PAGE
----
The gauges I use to tune a setting are tone, scope, preparation, and mechanics. Other people have other elements to tune, but I think these are a good starting point for consideration. Here’s what I think are necessary to consider for each of these.
Tone: Are the players going to deeply immerse themselves in the setting and their characters, or is the game about kicking back and throwing some dice? The group needs to have a reasonable expectation for the campaign. If everyone enjoys humorous quips during the game (Teenagers from Outer Space) and out of character interruptions, then a game focused on deep character development (The Great Pendragon Campaign) is a bad fit. Conversely, if the players enjoy focusing on the drama of their character interactions (Smallville), then a game where the heroes are disposable and nearly faceless (Paranoia) just won’t work.
Scope: Are the characters going to change the world or are they going to try to scrape by in their corner of it? Some groups want to see their player characters as the defenders of the world from the beginning (DC Universe). Others want characters who start small but gradually develop to be the lords of the setting (Dungeons & Dragons). Others enjoy games where a character’s personality development, along with its quirks, can take center stage (Call of Cthulhu).
Preparation: Not everyone is willing to commit the same amount of time to the game and to learning its setting. Some are very accessible, particularly those that use a license many players already know well (Star Wars). Others are deliberately complex, focusing upon a world that the players must learn at the same time as their characters explore it (Tekumel). A campaign that expects the players to read a novel between sessions (Beyond the Mountains of Madness) may not work for your group. Campaigns that offer players the option of doing homework can present a good balance (Amber). The same is certainly clear for the GM as well, and future articles in this series will delve into that further.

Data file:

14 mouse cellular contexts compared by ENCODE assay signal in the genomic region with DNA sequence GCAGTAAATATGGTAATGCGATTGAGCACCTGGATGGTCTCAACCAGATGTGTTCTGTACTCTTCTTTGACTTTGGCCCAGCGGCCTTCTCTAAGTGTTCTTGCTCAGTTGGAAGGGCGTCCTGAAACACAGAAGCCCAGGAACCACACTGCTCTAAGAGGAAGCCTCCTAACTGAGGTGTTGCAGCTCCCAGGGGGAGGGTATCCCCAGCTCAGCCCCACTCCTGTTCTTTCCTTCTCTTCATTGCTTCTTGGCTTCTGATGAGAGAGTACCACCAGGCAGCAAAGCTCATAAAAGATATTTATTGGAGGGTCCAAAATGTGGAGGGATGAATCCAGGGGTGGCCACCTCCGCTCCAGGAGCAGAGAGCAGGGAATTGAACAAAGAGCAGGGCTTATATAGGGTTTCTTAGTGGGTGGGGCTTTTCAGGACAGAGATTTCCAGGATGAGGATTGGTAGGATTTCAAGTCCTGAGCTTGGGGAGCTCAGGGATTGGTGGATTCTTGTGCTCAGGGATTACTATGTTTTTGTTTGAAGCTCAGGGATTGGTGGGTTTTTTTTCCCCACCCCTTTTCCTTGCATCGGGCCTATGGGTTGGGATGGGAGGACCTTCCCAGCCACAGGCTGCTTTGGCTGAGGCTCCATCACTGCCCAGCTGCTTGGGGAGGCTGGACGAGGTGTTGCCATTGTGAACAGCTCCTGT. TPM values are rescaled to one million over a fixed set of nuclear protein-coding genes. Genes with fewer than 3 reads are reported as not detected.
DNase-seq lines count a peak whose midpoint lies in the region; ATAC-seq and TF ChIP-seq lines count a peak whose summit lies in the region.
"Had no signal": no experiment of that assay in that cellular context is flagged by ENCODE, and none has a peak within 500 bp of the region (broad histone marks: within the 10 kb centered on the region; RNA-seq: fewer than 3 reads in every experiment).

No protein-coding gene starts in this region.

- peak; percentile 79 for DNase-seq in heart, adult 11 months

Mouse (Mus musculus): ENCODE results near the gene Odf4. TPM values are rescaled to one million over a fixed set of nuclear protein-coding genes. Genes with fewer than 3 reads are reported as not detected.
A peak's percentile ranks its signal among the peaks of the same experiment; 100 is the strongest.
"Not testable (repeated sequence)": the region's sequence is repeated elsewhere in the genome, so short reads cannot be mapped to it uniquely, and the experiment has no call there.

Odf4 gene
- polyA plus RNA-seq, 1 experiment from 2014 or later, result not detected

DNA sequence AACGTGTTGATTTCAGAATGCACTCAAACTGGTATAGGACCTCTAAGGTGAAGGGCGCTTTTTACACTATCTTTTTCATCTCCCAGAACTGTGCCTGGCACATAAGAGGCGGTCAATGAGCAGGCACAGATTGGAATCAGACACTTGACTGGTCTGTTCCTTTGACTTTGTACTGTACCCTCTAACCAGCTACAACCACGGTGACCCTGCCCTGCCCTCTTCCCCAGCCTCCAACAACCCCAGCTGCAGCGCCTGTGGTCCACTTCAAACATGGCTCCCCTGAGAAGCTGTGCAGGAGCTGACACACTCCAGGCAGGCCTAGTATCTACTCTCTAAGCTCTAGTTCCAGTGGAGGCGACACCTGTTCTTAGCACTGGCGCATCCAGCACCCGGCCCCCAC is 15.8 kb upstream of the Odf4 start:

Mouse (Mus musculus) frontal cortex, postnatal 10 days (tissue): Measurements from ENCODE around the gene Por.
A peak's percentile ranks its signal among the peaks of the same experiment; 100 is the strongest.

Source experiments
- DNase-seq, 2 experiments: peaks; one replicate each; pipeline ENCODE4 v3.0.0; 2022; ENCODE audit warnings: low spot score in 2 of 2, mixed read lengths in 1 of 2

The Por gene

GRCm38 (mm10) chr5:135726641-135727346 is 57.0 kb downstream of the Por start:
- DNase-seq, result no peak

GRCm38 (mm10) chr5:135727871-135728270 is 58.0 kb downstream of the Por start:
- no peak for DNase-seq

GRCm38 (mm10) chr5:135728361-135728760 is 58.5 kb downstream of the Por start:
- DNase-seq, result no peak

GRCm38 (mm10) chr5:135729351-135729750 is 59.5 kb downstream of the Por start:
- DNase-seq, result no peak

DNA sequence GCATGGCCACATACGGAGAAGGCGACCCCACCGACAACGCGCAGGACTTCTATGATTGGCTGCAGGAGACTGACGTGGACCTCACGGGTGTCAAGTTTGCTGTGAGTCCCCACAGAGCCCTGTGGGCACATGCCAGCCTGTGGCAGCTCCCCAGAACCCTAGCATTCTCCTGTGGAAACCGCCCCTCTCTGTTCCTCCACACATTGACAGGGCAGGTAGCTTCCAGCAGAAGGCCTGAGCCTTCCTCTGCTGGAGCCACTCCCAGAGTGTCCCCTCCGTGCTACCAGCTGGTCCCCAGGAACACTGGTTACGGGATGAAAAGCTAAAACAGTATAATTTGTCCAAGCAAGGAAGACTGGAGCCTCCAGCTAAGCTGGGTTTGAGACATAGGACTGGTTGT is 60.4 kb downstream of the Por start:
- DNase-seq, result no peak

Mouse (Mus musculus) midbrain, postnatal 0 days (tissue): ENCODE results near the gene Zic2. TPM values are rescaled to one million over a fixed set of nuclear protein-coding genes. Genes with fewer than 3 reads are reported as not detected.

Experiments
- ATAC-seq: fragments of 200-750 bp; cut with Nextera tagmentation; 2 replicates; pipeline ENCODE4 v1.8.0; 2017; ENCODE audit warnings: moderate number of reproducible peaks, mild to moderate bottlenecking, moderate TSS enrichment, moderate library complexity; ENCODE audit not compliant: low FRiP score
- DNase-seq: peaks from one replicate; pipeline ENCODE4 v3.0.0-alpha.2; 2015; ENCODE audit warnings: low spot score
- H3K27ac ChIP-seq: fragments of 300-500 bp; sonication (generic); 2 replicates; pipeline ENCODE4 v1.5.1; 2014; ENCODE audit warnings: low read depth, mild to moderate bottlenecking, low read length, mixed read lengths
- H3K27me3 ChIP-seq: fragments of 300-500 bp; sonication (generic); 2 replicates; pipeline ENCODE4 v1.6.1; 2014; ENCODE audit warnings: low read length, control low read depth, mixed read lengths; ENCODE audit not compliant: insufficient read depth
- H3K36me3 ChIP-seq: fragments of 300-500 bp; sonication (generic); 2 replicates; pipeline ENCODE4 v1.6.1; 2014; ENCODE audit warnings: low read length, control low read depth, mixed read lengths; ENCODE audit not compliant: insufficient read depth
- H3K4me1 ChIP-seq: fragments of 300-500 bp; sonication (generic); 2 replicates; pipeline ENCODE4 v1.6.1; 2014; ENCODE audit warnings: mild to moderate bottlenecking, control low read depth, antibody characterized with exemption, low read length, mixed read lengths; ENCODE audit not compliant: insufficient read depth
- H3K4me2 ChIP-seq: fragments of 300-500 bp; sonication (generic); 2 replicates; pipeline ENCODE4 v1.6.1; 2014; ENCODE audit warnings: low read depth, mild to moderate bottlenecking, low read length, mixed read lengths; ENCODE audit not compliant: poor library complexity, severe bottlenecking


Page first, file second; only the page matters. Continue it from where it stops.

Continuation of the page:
Mechanics: The game system that you select can impact the tone of each session. A game system that’s rigorously detailed and includes character advancement linked to physical combat is more appropriate for campaigns where protracted combat is a central focus (Rolemaster). It’s also a better fit if you enjoy tracking each detail of every character. On the other hand, one that offers the players ways to take narrative control of a scene is more likely to be focused on developing a story (FATE), but that can sacrifice fine detail in the same way as a Hollywood blockbuster. Every system also has a learning curve. If your players are experts who seamlessly use one system, it may take a few sessions before a new one works as well.
Consider each of these different facets when analyzing your group’s play style. Keep in mind that each is a gradient. I’ve offered examples that showcase extremes of the spectrum, but other games may even be distinctive in other ways. Also consider that a game that fits you in one aspect might not be a good fit for one or more of the other approaches. For example, you might love Werewolf the Apocalypse‘s tone but choose to run it using GURPS. If you can find the combination of setting, story arc, and system for your group, then all the effort is worthwhile.